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What are Some Prominent Features of Neptune?

Michael Anissimov
Updated May 21, 2024
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Neptune is a darkish-blue gas giant in the outer solar system. It orbits about 30 AUs (Earth-Sun distances) from the Sun, making a revolution every 165 years. Since Pluto was demoted to a dwarf planet in 2006, Neptune has been the outermost planet in the solar system.

Neptune was discovered in 1846 by the French astronomer Urbain Le Verrier, who inferred its existence by examining the orbit of Uranus. It was named after the Roman god of the sea, in keeping with all the other planets which were named after ancient gods.

Neptune has a volume of 57.7 Earths and a mass of 17.1 Earths. Its diameter is slightly less than four Earths. Like the other gas giants, Neptune is mainly made up of hydrogen gas. It gets its deep blue color from trace methane ices suspended in its atmosphere. Because its composition varies somewhat from Jupiter and Saturn, along with Uranus it is sometimes called an ice giant. Neptune is relevant to solar system dynamics because its gravitational pull stabilizes a 2nd asteroid belt in the outer solar system, of which Pluto is a member, the Kuiper belt.

Although Neptune is more massive than its sister planet Uranus, it is actually smaller, because it is more compact, and its core is slightly larger. Unlike Uranus, Neptune has some surface features, most prominently its Great Dark Spot, a long-lived storm similar to the Great Red Spot on Jupiter. Its more interesting cloud activity is partially attributable to the fact that Neptune produces its own internal heat, about 2.5 times that it receives from the Sun. Other storms on Neptune have been named Scooter and the Wizard's Eye.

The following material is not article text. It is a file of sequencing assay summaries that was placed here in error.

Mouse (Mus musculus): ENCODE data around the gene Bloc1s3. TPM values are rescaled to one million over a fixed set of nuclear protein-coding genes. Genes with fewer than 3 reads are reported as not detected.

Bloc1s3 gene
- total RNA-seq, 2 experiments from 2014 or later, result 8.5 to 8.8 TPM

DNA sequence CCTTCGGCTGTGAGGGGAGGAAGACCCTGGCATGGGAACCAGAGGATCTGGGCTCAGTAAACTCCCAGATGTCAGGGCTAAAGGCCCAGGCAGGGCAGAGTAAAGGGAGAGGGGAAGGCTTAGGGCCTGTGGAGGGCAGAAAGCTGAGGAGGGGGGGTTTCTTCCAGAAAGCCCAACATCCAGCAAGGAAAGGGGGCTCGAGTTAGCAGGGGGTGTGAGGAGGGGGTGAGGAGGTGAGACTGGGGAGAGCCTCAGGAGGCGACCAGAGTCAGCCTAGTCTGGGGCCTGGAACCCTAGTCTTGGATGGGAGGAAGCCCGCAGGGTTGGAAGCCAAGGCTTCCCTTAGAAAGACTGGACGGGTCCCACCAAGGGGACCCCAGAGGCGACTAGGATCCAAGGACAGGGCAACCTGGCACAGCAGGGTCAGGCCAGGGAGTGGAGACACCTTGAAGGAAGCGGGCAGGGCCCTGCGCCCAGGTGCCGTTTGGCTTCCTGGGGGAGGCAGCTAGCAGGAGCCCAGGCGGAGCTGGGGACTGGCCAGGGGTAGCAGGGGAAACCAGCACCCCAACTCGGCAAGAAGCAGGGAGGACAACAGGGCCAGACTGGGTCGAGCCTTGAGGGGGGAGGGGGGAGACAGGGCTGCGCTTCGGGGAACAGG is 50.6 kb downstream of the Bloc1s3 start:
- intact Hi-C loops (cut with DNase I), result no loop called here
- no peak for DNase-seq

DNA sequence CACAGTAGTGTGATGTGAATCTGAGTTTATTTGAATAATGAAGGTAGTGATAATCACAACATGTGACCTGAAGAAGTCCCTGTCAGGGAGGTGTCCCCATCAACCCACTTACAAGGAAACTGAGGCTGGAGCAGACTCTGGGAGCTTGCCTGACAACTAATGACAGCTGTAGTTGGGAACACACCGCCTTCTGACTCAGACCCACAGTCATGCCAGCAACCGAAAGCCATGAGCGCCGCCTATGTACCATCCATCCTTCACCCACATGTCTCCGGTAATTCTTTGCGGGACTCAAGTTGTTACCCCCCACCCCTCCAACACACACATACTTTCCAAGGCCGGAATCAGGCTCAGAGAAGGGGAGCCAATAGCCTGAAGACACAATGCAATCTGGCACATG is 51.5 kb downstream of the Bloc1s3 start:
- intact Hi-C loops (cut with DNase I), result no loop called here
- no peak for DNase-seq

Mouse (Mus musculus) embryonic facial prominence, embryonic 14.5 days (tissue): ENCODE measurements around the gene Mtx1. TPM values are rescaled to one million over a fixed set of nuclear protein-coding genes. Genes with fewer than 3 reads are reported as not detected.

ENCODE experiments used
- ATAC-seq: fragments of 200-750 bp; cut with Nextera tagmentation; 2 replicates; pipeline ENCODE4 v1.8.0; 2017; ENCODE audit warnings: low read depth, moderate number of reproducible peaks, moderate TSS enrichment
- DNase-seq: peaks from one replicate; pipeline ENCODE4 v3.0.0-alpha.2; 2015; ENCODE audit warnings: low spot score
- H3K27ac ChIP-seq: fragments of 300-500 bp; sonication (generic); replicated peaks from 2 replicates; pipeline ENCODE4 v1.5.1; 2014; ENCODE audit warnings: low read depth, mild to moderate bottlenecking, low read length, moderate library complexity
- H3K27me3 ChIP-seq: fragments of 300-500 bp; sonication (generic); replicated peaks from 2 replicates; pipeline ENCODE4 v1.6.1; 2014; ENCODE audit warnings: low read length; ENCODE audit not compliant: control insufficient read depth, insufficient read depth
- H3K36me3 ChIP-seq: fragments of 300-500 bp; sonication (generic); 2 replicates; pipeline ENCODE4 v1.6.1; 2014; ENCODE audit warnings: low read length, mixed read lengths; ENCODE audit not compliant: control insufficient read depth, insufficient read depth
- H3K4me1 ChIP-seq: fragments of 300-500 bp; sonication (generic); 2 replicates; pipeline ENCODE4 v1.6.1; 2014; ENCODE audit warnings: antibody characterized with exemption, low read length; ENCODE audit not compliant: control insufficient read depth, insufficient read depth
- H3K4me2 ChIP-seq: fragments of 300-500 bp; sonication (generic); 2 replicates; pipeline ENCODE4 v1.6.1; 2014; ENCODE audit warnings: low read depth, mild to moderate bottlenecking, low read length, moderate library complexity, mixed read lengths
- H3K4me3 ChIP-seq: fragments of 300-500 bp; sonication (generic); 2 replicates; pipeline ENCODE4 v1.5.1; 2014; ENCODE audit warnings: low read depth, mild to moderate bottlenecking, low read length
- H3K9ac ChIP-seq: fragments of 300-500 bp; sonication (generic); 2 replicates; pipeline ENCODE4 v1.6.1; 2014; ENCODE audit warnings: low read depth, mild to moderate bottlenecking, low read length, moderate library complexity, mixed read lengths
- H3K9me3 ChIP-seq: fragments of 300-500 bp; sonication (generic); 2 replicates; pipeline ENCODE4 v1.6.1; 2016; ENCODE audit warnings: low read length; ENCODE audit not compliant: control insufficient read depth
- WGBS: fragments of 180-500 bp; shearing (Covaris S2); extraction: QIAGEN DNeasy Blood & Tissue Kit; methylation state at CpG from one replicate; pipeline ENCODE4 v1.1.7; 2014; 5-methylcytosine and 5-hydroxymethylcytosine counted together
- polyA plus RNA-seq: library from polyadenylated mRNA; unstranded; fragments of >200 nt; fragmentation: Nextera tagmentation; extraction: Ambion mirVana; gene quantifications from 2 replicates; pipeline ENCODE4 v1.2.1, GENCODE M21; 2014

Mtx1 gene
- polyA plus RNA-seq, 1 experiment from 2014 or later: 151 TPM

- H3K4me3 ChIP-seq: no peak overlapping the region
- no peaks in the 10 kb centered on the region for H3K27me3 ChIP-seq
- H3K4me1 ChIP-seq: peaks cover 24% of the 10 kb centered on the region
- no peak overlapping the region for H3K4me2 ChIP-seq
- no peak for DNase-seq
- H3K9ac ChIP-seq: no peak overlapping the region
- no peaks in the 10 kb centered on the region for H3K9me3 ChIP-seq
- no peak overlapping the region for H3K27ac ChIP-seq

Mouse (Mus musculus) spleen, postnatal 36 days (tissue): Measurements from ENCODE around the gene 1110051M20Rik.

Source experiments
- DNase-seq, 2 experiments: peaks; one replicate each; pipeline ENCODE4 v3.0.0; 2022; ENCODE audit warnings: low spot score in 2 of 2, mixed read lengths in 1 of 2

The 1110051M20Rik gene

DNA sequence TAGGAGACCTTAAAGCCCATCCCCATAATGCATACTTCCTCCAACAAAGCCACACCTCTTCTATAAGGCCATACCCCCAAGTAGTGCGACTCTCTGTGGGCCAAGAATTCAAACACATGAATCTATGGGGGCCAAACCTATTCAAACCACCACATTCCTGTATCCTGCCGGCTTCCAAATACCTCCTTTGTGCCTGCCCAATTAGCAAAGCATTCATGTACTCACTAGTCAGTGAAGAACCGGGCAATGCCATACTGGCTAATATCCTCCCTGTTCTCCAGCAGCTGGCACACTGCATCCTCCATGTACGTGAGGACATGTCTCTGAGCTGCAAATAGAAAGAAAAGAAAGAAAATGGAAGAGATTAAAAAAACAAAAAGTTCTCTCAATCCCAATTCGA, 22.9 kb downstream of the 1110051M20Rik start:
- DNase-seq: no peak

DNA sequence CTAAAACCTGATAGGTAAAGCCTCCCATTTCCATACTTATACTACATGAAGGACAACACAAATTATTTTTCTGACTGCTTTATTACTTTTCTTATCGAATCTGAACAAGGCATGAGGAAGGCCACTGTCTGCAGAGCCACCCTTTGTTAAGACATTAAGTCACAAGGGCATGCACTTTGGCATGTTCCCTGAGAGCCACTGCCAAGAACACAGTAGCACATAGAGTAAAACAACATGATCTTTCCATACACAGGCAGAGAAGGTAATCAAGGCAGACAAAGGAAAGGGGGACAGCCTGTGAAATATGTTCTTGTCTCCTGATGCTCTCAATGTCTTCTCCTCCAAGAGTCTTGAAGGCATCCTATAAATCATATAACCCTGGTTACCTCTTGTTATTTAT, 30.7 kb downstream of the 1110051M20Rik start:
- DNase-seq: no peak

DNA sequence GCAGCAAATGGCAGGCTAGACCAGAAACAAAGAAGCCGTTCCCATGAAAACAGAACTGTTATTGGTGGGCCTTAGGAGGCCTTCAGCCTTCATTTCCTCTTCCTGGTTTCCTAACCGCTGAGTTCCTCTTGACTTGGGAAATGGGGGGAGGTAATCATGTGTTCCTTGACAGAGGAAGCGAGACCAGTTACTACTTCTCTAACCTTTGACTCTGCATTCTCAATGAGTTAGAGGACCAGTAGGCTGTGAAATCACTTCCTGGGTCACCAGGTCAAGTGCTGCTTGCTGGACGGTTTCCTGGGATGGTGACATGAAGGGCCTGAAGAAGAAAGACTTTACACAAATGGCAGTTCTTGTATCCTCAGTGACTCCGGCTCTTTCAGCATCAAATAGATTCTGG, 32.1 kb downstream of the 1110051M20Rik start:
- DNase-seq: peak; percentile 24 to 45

Another characteristic making Neptune unique among the gas giants is the presence of high-level clouds which cast shadows onto an opaque cloud deck below. Neptune is the 2nd coldest planet in the solar system after Uranus, with −224 °C (−372 °F or 49 K) temperatures measured at the cloud tops in 1989. Neptune has some small, faint azure rings which were observed by the Voyager spacecraft when it made a flyby in 1989.

All The Science is dedicated to providing accurate and trustworthy information. We carefully select reputable sources and employ a rigorous fact-checking process to maintain the highest standards. To learn more about our commitment to accuracy, read our editorial process.
Michael Anissimov
By Michael Anissimov
Michael Anissimov is a dedicated All The Science contributor and brings his expertise in paleontology, physics, biology, astronomy, chemistry, and futurism to his articles. An avid blogger, Michael is deeply passionate about stem cell research, regenerative medicine, and life extension therapies. His professional experience includes work with the Methuselah Foundation, Singularity Institute for Artificial Intelligence, and Lifeboat Foundation, further showcasing his commitment to scientific advancement.
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Michael Anissimov
Michael Anissimov
Michael Anissimov is a dedicated All The Science contributor and brings his expertise in paleontology, physics, biology...
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